Bauhaus World will be added to our list of Free Documentaries, a subset of our collection, 1,150 Free Movies Online: Great Classics, Indies, Noir, Westerns, etc..

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Based in Seoul, Colin Marshall writes and broadcasts on cities, language, and culture. His projects include the book The Stateless City: a Walk through 21st-Century Los Angeles and the video series The City in Cinema. Follow him on Twitter at @colinmarshall or on Facebook.

Dieter Rams Lists the 10 Timeless Principles of Good Design–Backed by Music by Brian Eno

Nearly all of us have heard the dictum "Less, but better," and nearly all of us have used Braun products. But how many of us know that both of those owe their considerable popularity to the same man? After studying architecture, interior decoration, and carpentry, the German industrial designer Dieter Rams spent 40 years at Braun, most of them as the company's chief design officer. There he created such hits as the 606 universal shelving system, the SK61 record player, and the ET66 calculator. That last provided the model for the calculator application interface in Apple's iOS 3, among other homages Apple has paid to Rams.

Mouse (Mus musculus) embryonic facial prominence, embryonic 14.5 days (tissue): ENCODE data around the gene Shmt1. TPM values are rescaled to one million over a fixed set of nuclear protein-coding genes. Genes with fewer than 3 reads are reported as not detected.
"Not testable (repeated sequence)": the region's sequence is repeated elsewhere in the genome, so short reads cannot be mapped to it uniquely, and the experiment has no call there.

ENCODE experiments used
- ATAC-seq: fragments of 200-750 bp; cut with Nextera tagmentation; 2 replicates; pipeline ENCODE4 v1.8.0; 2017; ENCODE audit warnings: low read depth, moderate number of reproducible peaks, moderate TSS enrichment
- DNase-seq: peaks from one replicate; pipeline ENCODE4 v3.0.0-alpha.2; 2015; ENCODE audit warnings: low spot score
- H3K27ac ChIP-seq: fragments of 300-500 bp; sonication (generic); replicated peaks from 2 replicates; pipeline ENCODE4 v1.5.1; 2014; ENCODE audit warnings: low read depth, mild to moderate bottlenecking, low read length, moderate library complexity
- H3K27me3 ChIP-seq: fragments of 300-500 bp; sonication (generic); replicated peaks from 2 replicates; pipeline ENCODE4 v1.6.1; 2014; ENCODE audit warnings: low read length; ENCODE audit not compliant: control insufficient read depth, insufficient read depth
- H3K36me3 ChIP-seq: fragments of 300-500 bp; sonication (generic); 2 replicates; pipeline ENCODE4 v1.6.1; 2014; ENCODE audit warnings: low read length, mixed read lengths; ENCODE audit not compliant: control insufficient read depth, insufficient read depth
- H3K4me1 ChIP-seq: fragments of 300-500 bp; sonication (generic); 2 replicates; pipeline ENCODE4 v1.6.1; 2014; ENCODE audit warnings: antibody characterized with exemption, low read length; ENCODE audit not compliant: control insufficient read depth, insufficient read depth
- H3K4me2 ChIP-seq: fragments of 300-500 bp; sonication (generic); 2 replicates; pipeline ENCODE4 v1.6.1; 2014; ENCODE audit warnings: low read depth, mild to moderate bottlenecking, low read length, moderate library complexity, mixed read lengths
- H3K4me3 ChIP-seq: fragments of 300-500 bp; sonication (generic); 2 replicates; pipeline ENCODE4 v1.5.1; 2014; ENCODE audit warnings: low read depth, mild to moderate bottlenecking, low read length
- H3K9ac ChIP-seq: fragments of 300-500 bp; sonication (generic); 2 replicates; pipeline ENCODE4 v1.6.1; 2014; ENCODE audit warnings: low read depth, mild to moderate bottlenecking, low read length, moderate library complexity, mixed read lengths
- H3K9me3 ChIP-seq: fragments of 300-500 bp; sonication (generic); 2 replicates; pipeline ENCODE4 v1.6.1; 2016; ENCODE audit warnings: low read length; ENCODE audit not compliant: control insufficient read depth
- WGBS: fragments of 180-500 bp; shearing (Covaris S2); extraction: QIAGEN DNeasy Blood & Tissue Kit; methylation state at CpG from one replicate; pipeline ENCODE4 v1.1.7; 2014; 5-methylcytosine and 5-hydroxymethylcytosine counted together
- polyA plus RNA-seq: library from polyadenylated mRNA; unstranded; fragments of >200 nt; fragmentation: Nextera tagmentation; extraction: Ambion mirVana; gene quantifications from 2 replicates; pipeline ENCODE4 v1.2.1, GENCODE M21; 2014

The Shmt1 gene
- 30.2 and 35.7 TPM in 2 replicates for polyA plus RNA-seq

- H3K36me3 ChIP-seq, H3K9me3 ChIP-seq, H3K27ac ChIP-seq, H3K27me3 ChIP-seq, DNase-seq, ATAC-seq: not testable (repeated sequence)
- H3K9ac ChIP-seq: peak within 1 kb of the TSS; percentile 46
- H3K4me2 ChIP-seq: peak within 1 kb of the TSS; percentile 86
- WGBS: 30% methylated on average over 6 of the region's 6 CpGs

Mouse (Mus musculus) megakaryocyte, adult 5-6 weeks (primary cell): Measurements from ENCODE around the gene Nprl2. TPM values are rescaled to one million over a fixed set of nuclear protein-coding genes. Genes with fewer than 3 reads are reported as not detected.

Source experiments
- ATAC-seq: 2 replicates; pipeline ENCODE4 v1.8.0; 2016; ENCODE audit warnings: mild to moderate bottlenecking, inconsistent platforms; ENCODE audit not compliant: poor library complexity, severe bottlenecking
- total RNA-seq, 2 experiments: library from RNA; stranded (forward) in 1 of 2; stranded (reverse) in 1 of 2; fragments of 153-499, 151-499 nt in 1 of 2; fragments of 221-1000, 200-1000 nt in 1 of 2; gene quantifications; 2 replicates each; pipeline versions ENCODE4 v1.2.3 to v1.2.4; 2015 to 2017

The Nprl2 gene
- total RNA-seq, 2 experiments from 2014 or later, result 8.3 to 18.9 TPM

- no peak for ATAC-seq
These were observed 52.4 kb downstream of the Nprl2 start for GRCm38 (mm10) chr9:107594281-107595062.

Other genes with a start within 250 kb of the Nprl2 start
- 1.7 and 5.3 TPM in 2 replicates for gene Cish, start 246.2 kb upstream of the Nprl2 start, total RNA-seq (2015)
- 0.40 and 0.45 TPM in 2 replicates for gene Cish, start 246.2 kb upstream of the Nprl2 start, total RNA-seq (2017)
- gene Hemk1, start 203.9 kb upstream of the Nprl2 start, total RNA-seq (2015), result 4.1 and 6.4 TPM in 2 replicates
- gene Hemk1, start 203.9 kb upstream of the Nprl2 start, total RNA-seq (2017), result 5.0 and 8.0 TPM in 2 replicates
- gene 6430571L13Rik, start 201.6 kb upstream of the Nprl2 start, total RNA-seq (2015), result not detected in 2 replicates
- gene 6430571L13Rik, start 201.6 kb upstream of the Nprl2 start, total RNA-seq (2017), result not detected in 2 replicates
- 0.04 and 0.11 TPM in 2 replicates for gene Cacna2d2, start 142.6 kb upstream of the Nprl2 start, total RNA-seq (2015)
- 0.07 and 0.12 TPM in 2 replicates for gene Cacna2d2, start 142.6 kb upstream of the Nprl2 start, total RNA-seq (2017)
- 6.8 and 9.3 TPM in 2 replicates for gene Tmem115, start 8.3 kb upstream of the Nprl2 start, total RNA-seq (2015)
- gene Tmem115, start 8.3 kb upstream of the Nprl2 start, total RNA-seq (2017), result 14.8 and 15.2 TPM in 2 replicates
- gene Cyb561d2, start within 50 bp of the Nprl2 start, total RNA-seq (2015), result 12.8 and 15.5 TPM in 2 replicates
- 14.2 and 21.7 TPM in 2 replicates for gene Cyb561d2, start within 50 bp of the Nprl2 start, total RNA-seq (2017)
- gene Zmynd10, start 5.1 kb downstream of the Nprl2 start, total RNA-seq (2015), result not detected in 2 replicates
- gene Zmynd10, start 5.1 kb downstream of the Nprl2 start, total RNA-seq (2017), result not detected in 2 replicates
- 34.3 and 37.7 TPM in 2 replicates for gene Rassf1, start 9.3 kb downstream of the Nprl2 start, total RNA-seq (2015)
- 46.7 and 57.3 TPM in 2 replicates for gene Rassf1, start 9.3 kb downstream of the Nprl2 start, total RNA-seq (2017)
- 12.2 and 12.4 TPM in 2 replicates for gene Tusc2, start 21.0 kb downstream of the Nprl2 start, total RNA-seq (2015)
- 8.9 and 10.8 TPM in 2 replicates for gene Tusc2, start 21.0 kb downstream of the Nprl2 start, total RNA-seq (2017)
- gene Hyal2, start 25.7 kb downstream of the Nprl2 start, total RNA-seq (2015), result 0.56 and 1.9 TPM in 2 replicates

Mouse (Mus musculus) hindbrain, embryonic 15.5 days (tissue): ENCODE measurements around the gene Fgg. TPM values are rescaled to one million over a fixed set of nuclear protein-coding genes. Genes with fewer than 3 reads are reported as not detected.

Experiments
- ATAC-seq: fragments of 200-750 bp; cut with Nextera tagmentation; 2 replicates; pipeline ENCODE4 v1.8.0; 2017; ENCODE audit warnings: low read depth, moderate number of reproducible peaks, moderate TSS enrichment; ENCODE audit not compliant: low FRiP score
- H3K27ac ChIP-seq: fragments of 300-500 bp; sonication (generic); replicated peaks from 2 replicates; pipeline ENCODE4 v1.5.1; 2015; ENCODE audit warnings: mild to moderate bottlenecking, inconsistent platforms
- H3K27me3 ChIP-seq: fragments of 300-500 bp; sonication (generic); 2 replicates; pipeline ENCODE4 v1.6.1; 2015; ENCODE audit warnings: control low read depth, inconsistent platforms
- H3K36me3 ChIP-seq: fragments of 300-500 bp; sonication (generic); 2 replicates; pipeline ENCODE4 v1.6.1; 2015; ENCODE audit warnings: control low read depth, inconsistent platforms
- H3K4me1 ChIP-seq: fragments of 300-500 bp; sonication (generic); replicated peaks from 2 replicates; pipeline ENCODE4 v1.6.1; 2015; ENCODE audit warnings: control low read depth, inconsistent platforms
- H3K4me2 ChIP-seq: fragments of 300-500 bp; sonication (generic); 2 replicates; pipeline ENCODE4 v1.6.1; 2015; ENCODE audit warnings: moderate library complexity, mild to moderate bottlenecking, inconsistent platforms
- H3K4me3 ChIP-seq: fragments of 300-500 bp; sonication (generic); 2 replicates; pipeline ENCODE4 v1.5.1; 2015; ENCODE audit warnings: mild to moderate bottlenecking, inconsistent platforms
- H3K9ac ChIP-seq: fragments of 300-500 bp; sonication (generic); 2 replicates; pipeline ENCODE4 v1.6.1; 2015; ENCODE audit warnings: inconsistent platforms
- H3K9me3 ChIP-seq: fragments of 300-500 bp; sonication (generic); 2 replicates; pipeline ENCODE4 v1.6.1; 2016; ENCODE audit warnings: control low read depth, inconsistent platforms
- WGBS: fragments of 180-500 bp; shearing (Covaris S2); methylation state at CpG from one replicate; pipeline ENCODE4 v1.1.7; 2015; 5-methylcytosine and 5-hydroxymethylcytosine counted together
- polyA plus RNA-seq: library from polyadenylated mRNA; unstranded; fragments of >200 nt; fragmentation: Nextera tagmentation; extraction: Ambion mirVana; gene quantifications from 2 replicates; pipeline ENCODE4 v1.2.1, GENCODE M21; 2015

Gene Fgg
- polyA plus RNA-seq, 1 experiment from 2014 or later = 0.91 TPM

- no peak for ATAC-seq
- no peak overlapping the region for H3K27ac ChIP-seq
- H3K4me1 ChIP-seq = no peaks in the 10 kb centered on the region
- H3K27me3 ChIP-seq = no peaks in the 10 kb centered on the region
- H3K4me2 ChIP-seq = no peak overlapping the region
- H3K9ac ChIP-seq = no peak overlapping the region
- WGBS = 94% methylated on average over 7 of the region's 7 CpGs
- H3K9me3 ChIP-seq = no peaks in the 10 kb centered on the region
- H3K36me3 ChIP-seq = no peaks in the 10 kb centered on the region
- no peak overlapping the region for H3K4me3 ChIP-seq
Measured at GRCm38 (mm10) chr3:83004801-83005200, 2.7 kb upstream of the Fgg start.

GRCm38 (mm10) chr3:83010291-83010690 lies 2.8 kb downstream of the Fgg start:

Rams, in turn, has been complimentary to Apple, calling it one of the few companies in existence that designs products according to his principles. Anyone can sense the affinity between the most enduring Apple products and Rams-designed Braun products, but what are those principles?

You can hear them laid out by the man himself himself in the trailer above for Rams, last year's documentary by Gary Hustwit, he of Helvetica (the documentary about the font) and Objectified (the documentary about industrial design that featured Rams as an interviewee). The list is as follows:

  1. Good design is innovative. "Design always comes about in connection with innovative technology. How can design be good if the technology is not on the same level?"
  2. Good design makes a product useful. "Good design optimizes usefulness and ignores anything that doesn't serve the purpose or works against it."
  3. Good design is aesthetic. "Objects you use daily significantly shape your surroundings and your sense of well-being. Only something that is well-made can be beautiful."
  4. Good design makes a product understandable. "It makes it easy to understand the structure of the product. Even more, it can make the product 'talk.' Ideally, it explains itself best."